The recent weeks have brought fear and speculation to a largely anonymous and indistinct Department. President Biden nominated Representative Deb Haaland of New Mexico as his pick for Secretary of the Department of Interior. If appointed by the Senate, Haaland would become the first Native American to ever hold this position – an event long overdue, as the Department oversees the Federal government’s trust obligation to Native American nations. Haaland, a citizen of the Pueblo of Laguna, already shares a historic title with Representative Sharice Davids as the first Native American congresswomen. This time, Haaland’s historic moment is met with fierce opposition urging Biden to withdraw the nomination. Although cabinet nominees have been contested in the past, no Secretary of the Interior has ever been rejected by the Senate. The Biden Administration has yet to comment on the opposition to the nomination, but has already taken executive actions aligned with Haaland’s environmental attitude, such as the sixty-day ban on oil and gas leases and drilling permits. While the dates for her confirmation remain up in the air, the growing opposition begs the question: why all the fuss?
The Department of the Interior’s National Role
In 1849, Congress created the Department and transferred oversight of the Nation’s physical internal affairs to the Secretary, its officers, and employees. Referred to as “the Department of Everything Else,” the Department became the primary executive agency responsible for domestic affairs, and “the internal development of the Nation.” Federal public lands, patents, military pensions, Native American relations, the census, and public buildings all fell under the purview of the Department. However, as agency organization developed, many of these important national interests fell away, delegated instead to the Department of Agriculture, the Department of Commerce, and the Department of Education, among others.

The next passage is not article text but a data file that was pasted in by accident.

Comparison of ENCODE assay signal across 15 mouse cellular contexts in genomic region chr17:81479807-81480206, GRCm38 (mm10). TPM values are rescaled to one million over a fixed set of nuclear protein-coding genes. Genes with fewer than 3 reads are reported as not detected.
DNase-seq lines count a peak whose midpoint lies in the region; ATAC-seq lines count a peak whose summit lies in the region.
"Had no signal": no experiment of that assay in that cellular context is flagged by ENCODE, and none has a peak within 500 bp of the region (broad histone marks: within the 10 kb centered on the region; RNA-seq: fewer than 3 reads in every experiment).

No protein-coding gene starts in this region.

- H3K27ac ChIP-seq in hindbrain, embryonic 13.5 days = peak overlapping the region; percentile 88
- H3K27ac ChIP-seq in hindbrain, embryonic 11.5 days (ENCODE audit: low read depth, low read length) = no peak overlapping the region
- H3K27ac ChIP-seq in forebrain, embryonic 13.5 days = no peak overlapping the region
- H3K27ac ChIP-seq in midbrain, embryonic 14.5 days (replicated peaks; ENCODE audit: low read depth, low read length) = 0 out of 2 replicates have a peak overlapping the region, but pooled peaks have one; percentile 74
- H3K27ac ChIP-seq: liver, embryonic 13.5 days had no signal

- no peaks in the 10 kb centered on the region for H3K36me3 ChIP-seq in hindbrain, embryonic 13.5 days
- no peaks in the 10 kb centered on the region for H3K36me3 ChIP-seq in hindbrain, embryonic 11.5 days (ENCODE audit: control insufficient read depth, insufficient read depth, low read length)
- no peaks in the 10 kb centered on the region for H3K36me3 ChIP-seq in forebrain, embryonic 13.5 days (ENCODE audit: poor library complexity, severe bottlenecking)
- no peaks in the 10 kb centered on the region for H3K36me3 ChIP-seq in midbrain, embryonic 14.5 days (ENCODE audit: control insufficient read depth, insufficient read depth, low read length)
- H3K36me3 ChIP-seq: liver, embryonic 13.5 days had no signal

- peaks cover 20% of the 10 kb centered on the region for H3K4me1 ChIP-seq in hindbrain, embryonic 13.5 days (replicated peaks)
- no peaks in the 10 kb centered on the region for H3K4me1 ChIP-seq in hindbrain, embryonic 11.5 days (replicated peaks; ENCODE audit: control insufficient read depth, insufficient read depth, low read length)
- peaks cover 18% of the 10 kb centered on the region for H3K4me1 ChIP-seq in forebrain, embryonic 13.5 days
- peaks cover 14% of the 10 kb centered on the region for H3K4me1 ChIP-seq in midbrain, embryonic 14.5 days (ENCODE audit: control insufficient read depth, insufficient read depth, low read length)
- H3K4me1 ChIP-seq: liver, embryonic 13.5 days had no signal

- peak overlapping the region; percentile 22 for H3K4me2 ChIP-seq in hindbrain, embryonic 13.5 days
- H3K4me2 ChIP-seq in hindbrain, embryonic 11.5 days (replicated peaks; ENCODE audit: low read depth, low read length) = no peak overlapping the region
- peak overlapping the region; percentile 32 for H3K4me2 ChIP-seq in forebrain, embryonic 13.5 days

Today, many Americans regard the Department of the Interior as the caretaker of National Parks, but the Department manages much more than Yosemite and Yellowstone. There are nine major bureaus that fall under the Department. These nine bureaus cover everything from the safety and regulation of American energy production to “enhanc[ing] conservation stewardship” of federal lands. In addition, the Department is also responsible for maintaining Federal-Tribal relations through the Bureau of Indian Affairs.
Promoting energy production often conflicts with the Department’s duty of honoring treaties with Indigenous people. Recent events in North Dakota evidence the tension. The Department, along with the Environmental Protection Agency and the Army Corp of Engineers, provided permits for the building of the Dakota Access Pipeline. Native American water protectors gathered for prayer and protest of the pipeline and were met with military force. A legal suit followed, resulting in the temporary halt of construction due to an incomplete environmental impact analysis.